Understand Your Financial Ratios
“A little learning is a dangerous thing.” This famous saying by Alexander Pope means that a small amount of knowledge may give people the idea that they are already experts on the topic. The same may be said with our basic financial ratios.
Financial ratios are proportions calculated from data derived from financial statements. Many of them are from the balance sheet and income statement. They serve to give us an idea of a business’ status or performance. However, most people who are not graduates of business courses know nothing about them. This is inconvenient, to say the least, but at least they can ask those who are knowledgeable.
What is more alarming is that business graduates usually study them by rote and fail to see the proper application of the theories. Most do not see the conditions that must be present in order for the formulas to be accurate. Believing they know more than they do, many of them make decisions based on incomplete information.
To illustrate the use of a financial ratio clearly, we will use a drugstore as an example. You may want to see if the business has the means to pay its debts. One of the most used ratio to learn this is the Current Ratio. If you are to use the Current Ratio to see if it is liquid you must know how cash flows within this type of business.
Being liquid is important because it means the business has the means to pay for its debts.
Traditionally, most books cite a current ratio of two as a comfortable amount. Now, you arrive at the current ratio by dividing current assets by the current liabilities. In accounting, current assets mean the asset can be converted into cash within one year while current liability means the debts that are due to be paid within one year.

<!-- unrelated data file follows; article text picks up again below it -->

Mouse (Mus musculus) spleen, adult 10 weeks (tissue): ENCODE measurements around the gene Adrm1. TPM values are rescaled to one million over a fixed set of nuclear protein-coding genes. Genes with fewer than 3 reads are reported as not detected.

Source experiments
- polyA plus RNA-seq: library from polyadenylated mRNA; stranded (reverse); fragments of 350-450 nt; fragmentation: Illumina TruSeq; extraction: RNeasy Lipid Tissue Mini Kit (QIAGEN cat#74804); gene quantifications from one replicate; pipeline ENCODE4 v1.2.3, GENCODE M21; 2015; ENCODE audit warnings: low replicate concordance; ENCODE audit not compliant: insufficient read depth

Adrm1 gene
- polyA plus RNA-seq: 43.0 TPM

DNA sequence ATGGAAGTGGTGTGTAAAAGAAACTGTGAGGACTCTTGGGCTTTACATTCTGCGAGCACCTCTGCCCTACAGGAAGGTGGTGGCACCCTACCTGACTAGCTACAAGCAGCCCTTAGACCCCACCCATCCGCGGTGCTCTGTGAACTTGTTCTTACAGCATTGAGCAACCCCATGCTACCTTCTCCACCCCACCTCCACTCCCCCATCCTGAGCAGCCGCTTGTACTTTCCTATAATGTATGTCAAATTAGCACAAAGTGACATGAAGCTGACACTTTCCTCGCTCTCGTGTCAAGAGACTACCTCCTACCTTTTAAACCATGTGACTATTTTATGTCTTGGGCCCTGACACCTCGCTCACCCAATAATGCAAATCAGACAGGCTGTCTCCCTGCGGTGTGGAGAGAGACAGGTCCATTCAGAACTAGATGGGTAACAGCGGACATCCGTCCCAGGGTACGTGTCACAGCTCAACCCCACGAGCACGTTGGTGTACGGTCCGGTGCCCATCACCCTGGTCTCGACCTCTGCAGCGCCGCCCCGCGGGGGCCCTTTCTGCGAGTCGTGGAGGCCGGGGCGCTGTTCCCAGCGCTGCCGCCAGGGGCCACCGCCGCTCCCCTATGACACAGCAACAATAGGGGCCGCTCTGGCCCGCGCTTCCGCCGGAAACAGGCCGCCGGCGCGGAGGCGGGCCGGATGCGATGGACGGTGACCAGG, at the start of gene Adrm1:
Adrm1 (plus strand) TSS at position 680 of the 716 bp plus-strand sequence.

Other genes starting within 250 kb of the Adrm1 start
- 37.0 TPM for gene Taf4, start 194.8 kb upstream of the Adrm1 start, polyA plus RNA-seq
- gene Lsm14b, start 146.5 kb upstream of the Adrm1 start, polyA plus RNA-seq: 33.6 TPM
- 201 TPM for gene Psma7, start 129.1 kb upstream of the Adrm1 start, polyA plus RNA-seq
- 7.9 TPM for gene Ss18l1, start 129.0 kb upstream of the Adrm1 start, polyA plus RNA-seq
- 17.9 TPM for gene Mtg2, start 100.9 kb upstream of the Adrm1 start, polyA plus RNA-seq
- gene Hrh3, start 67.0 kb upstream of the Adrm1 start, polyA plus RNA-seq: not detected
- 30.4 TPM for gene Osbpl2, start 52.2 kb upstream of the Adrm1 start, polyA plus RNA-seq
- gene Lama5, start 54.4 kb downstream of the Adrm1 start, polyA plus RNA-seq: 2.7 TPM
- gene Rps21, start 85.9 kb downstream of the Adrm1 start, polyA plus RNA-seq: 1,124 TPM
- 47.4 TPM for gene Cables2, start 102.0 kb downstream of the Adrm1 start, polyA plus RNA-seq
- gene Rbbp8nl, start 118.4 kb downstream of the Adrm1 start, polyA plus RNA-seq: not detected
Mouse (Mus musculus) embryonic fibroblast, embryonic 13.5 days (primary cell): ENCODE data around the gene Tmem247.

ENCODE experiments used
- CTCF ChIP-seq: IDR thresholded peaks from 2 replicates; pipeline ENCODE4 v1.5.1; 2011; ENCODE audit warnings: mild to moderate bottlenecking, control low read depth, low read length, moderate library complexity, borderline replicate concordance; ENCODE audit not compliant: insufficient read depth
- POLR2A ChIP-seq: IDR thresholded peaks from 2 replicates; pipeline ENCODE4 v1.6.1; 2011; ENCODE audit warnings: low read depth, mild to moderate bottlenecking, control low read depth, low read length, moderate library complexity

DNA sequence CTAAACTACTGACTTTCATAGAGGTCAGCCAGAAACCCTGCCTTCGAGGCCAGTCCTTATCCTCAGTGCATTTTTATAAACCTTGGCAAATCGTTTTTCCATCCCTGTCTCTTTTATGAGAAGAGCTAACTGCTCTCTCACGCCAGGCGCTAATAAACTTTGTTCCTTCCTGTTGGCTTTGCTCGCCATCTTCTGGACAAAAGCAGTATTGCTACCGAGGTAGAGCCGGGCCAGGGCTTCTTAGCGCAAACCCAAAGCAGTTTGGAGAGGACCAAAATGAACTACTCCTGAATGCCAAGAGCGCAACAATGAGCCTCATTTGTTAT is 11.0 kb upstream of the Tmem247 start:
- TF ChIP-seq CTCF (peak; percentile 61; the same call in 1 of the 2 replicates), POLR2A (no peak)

On the average, a current ratio of two is alright but you must look into how soon your actual inventory can be turned into cash. If you are full of slow moving merchandise, it may take many months for most of them to be sold. Unfortunately, the current liabilities of a drugstore are usually trade credits given by suppliers that are due in 30 days. This simple observation alone will show that a current ratio of two may be too low for comfort.
Using the financial ratio called quick ratio (also called acid ratio) is more conservative since inventory, which is often slower to turn into cash, is deducted from the current assets. A quick ratio of one is generally recommended, this means for every peso of current liability there is one peso of current assets (less the inventory) to pay for it. Again, a consideration of both the actual ease of conversion to cash of the current asset and the actual due date of the liability must be done. If your current asset is mostly cash then that is better than if they were receivables still be collected.
Another financial ratio that is often used in stores is the inventory turnover ratio. This measures how often you roll over your inventory. You get this by dividing cost of goods sold by the average amount of inventory at cost. Here the usual text book advise is that the faster you turnover your stock, the better it will be.
There are two basic errors usually committed in analyzing the ideal inventory turnover ratio. The first is neglecting to measure the long term impact of stock outs when you reduce your inventory levels. But the second blunder, which is failing to segment your inventory, is less known and more harmful.
In the case of drugstores, generic items must be separate from branded medicine because the gross profit difference between the two is enormous. The turnover for branded medicine must be faster as the profit there is very little. On the other hand, it is justifiable to have a slower turnover for generic medicine since it has huge margins.
Generally, it would be far better to compare your financial ratios to industry standards than to rely on what text books recommend. The data on the textbooks are composed of averages from different industries that are presumably obtained from other countries. Unfortunately, there may be a lack of publicly available data in which case you must do your own careful study of what should be the ideal ratios for your company.
Financial ratios are critical in determining the financial health of a company. They are the key indicators that can guide you on what course of action to take. However, it is not enough to simply memorize the formulas, you must also understand how to use them.
*Originally published by the Manila Bulletin. Written by Ruben Anlacan, Jr. (President, BusinessCoach, Inc.) All rights reserved. May not be reproduced or copied without express written permission of the copyright holders.